Even as Agamemnon pledges in Book 19 to reward Achilles with all the treasures he promised, he contends that he was not responsible for deciding to take Briseis from Achilles. Instead he suffered from a kind madness sent by the goddess Ruin that made him do what he did. He supports his argument with a story about how Zeus was tricked by Hera (in a situation orchestrated by Ruin) to give the birthright he intended for Heracles to a different baby instead. On the surface, the story of Zeus's deception doesn't seem all that similar to Agamemnon's decision. Agamemnon made an ill-considered decision based on a blow to his honor and pride, while Zeus was tricked out of doing something he presumably planned to do for a while by his jealous wife, Hera. It could be said that both were blinded to the consequences of their decisions by a form of madness or delusion, which are two other meanings of the Greek word Atê, which has been translated in the poem as Ruin. However, the deception in Agamemnon's case originated inside himself rather than from an outside force, making his example seem a little off-base.
What does Briseis's grief over Patroclus in Book 19 of The Iliad reveal about her situation?
When Agamemnon returns her to Achilles in Book 19, Briseis shows sincere grief for Patroclus's death. She says he was kind to her. And he gave her hope of being free again and of having status as Achilles's wife when the war ended and he returned to his home in Phthia. She had no one else because her husband and her three brothers were killed when Achilles and the Achaeans attacked her home and took her captive. Even though she was considered a captive and property, Patroclus treated her with kindness and humanity. He gave her hope for a better life, and so she mourns his death.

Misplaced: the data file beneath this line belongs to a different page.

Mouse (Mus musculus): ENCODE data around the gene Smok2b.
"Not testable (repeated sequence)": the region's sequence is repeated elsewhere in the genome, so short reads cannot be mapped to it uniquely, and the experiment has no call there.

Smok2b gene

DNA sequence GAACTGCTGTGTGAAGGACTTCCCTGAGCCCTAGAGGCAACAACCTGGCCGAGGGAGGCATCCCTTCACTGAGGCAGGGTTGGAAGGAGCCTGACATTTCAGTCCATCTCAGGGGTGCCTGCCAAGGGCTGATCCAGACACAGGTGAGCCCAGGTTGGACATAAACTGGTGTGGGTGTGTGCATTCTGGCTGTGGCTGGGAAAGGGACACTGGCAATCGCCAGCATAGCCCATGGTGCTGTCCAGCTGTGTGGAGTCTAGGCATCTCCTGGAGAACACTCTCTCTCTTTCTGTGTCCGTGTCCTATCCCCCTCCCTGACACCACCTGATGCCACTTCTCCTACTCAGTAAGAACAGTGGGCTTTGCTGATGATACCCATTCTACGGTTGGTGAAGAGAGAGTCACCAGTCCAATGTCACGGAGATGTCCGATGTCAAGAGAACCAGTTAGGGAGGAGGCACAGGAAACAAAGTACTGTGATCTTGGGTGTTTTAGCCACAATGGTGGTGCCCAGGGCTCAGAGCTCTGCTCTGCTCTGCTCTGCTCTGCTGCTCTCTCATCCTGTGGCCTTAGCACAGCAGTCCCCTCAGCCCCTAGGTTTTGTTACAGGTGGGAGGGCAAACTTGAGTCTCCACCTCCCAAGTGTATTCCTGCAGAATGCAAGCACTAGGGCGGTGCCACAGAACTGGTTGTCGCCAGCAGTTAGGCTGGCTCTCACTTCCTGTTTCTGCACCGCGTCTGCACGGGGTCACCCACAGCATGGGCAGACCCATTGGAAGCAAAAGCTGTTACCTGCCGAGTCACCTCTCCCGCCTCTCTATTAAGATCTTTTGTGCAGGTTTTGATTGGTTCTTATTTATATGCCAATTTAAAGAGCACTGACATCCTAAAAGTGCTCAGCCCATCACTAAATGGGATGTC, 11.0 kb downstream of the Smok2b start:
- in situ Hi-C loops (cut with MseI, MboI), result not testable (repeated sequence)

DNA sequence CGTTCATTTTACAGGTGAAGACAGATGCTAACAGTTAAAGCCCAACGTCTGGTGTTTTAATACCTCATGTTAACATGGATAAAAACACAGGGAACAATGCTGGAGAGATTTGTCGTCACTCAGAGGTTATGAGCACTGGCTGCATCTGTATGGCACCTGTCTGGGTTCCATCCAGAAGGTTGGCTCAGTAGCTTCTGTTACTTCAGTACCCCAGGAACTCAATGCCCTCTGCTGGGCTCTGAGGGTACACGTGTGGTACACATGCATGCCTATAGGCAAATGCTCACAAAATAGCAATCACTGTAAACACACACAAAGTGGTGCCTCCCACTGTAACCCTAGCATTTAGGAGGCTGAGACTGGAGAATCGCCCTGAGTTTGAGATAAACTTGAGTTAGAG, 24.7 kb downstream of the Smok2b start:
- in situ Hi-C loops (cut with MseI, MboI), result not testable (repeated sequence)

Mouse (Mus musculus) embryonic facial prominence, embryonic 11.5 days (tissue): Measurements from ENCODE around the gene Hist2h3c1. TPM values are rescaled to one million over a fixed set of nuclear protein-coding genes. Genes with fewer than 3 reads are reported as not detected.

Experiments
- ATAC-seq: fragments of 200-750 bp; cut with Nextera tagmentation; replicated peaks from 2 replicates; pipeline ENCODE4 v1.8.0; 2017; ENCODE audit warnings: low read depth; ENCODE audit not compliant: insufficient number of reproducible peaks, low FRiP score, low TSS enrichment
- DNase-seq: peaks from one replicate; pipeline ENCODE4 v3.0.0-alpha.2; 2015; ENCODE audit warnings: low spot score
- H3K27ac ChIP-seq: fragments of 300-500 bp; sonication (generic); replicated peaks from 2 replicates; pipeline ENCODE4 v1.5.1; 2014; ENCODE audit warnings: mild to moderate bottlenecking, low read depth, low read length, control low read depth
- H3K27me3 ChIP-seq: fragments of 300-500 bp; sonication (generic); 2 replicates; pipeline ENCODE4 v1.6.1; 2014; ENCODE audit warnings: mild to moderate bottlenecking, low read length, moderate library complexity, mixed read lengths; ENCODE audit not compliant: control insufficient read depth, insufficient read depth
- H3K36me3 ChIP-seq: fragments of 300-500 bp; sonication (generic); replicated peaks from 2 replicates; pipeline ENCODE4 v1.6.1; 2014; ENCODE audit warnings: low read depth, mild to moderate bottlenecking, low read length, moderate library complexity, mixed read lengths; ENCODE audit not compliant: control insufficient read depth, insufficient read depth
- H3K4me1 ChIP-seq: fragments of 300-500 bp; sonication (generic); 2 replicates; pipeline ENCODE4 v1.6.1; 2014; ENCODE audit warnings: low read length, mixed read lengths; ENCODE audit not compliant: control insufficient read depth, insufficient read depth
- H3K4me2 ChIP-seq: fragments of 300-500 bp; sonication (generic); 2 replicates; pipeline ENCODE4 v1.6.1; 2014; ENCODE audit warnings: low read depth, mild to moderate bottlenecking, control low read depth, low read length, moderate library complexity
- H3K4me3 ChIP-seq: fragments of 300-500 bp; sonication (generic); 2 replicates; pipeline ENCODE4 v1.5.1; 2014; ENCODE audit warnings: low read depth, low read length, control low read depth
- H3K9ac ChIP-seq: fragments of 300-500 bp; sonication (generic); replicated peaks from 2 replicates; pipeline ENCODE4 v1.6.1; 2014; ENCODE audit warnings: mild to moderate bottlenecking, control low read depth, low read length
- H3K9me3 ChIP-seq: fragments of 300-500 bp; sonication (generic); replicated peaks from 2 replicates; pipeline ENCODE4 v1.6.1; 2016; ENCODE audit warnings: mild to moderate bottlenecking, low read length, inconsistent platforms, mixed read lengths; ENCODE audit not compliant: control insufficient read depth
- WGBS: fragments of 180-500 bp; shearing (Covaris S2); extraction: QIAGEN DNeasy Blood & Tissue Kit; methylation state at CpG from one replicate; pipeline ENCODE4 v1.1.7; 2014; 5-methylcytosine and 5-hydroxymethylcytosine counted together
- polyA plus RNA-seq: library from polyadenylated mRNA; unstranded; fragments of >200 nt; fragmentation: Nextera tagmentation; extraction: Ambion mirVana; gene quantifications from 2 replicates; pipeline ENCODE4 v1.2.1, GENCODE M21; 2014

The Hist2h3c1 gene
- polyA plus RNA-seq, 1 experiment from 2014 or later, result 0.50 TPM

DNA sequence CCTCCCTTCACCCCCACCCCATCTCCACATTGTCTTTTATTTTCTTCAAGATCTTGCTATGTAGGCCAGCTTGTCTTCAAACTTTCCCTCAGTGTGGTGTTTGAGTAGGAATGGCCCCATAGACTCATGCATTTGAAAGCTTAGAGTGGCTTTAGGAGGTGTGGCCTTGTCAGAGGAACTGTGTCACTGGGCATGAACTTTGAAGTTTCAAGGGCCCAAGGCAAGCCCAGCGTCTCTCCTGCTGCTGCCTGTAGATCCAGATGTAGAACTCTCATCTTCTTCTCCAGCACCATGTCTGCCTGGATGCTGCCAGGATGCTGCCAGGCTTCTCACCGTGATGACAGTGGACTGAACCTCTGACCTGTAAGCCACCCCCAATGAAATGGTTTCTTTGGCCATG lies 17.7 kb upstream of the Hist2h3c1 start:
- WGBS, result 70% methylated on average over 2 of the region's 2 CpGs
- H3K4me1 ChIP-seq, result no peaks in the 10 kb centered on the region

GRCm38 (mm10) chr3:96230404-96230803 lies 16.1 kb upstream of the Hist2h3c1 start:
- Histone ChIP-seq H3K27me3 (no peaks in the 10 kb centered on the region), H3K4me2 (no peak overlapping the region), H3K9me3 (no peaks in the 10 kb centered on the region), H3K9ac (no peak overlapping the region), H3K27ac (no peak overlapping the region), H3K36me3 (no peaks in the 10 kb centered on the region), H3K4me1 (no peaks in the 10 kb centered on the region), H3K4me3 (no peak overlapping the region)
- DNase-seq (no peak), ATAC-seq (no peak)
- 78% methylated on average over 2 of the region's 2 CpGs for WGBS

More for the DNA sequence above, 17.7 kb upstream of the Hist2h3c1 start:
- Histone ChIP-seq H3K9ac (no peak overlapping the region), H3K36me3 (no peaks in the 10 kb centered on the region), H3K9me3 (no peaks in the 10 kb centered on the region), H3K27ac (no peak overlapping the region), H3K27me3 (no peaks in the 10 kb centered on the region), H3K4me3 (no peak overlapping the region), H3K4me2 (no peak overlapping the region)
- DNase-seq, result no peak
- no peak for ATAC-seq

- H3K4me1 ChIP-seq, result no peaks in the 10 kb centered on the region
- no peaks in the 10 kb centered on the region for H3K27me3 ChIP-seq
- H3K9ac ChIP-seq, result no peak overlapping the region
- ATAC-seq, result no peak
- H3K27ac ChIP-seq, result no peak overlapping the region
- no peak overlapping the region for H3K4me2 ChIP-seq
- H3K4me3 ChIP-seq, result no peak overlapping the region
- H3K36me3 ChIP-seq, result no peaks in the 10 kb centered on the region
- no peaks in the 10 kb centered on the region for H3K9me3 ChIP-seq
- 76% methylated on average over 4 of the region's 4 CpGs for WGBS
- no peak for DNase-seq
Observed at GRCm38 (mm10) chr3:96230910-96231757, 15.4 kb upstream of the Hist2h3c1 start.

What is the effect of the similes used in describing Achilles putting on his armor in Book 19 of The Iliad?
As Achilles puts on the armor made for him by Hephaestus, the god of fire, in Book 19, his shield is compared to a full moon whose light is like a watch fire in the mountains that is seen by a wind-tossed ship's crew "far from loved ones." The horsehair crest shines like a star—another distant and lonely image. And when he tests its fit, the armor feels like "buoyant wings lifting" him away from the earth. These images evoke distance, separation, and loneliness, emphasizing how far apart Achilles is from the people around him. He is alone among the human characters in his all-consuming rage and his extraordinary fighting abilities, and both these things separate him from his humanity.